Cong Corrales .
“It’s hard to fight for my life when I feel that my life is not a life. It’s existence. Existence is not enough for me.” -Hector Garcia, Jr.
UNLIKE most of the tito and tita of Myles Albasin, who have expressed support on social media platforms, I was not a student activist. I have also not been a member of the College Editors’ Guild of the Philippines or the Anakbayan.
Some of them I have even mocked when I was studying in high school and college at Xavier University. They would form protest pickets in front of the main campus, rallying against increases in tuition and other school fees. My standard reply then was that nobody forced them to enroll at Xavier. They could always enroll in public schools.
That is the reason why I sort of understand those who join the bandwagon of hate speech against her and her family when the closest you have been to a farm or farm animal is at KFC or MacDonald’s. It is easy to join the vilification campaign against the likes of Myles when most of your concerns involve a small circle (read: domestic).
She decided to put to practice what she learned in school. She certainly does not deserve to be bashed online for what she did like nobody bashed you for posting photos of your super expensive meal when most people in the hinterlands haven’t even seen what a burger is.
Most of the hate post on Myles are anchored on why supposedly “wasted” the free education she got from UP. So let’s go back to the point of the supposed free education in public schools and state colleges and universities. I also thought it was. After sending all of my kids to public schools, I have realized it isn’t free at all. The Republic’s budget for education, year in, year out, can attest to that fact.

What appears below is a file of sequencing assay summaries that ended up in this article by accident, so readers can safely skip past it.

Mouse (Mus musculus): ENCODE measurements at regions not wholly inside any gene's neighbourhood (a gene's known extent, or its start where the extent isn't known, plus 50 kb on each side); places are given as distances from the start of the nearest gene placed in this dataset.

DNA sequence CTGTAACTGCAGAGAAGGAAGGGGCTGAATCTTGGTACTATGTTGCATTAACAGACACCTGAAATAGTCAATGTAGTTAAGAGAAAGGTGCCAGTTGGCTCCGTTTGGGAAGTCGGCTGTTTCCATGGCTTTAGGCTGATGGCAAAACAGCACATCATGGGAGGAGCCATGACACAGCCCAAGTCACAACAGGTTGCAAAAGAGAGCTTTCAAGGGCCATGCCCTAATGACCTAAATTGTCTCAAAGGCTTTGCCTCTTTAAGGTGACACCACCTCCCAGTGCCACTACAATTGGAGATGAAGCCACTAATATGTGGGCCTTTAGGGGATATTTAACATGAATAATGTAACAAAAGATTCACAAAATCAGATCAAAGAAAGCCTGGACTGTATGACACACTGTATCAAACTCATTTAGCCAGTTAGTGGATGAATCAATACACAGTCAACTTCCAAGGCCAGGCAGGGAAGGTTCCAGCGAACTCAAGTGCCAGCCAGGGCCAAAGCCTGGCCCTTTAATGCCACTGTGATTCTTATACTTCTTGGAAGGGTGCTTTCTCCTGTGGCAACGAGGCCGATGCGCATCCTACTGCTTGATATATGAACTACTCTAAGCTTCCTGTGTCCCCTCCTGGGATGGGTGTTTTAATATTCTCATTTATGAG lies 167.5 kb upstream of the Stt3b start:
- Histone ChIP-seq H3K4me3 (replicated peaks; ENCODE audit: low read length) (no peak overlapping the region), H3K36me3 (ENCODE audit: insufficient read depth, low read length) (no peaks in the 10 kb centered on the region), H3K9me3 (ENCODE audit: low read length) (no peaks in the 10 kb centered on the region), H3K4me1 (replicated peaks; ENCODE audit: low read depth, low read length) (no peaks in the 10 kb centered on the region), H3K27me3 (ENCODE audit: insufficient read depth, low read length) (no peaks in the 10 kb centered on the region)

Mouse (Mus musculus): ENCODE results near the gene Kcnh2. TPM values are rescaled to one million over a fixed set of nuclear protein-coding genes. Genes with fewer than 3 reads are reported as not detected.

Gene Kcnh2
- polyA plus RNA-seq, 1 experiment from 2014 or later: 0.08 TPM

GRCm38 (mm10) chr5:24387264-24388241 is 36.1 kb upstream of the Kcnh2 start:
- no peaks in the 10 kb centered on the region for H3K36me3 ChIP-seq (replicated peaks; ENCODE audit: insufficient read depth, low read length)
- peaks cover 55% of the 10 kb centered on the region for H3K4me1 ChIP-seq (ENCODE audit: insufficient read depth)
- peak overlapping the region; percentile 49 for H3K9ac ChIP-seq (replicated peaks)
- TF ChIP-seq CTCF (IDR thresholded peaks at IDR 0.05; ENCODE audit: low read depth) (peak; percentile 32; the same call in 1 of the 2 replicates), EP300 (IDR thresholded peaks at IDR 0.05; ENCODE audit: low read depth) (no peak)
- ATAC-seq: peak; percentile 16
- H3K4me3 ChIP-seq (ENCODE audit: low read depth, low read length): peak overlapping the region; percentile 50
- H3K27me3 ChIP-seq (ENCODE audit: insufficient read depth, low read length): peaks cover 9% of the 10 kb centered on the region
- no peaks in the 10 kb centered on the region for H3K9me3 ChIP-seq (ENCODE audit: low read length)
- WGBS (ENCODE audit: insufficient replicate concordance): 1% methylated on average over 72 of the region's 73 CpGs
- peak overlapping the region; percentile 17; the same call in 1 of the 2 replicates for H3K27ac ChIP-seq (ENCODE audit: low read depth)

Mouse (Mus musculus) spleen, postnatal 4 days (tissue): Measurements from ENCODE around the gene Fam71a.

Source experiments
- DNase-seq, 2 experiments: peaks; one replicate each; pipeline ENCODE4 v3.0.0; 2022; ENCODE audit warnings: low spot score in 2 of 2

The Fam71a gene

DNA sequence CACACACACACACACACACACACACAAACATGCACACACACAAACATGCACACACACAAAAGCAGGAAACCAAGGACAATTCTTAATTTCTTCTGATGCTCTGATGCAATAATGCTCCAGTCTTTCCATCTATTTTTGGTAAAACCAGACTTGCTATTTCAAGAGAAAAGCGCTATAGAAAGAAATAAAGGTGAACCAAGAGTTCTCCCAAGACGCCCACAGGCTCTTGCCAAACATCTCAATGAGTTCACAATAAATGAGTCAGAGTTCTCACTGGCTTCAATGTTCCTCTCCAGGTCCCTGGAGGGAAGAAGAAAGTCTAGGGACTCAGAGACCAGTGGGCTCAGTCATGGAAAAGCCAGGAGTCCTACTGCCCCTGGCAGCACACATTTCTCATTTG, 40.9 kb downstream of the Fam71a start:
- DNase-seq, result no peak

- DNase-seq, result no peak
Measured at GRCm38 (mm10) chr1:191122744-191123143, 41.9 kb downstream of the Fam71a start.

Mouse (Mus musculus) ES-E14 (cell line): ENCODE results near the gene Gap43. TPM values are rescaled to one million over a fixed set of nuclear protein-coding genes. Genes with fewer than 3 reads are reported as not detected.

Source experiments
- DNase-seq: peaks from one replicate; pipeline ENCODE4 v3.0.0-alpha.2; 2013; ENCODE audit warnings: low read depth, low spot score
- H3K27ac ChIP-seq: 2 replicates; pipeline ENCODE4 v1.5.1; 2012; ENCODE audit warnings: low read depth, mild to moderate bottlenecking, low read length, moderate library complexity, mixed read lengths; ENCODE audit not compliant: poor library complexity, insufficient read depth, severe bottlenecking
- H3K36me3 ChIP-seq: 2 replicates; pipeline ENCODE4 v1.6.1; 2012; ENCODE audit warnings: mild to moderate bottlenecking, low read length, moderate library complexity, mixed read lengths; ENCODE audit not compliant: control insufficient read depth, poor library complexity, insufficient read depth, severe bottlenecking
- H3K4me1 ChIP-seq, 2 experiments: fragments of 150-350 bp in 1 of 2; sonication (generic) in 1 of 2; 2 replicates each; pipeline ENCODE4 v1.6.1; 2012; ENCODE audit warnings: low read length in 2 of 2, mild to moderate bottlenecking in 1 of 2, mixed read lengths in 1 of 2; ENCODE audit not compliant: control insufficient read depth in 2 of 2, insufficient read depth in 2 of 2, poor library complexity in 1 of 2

Social media platforms have made it easier for people to encapsulate their lives, ergo, the ease in objectifying people. On social media, it is easy to forget that the people who have been subjected to vilification campaigns like you also have mothers, fathers, relatives, and friends.
As I see it, Myles just had a wider lens on Philippine society. She can’t help it that she has been trained how to think and not what to think. Her concerns are not only defined within the confines of her immediate family. Wouldn’t you want your child to be as unselfish as Myles? I would.
I may not understand Myle’s decision to immerse herself in the lives of the marginalized farmers in Negros Oriental but it is hers. I respect that and she and her family, most certainly, does not deserve to be vilified on social media.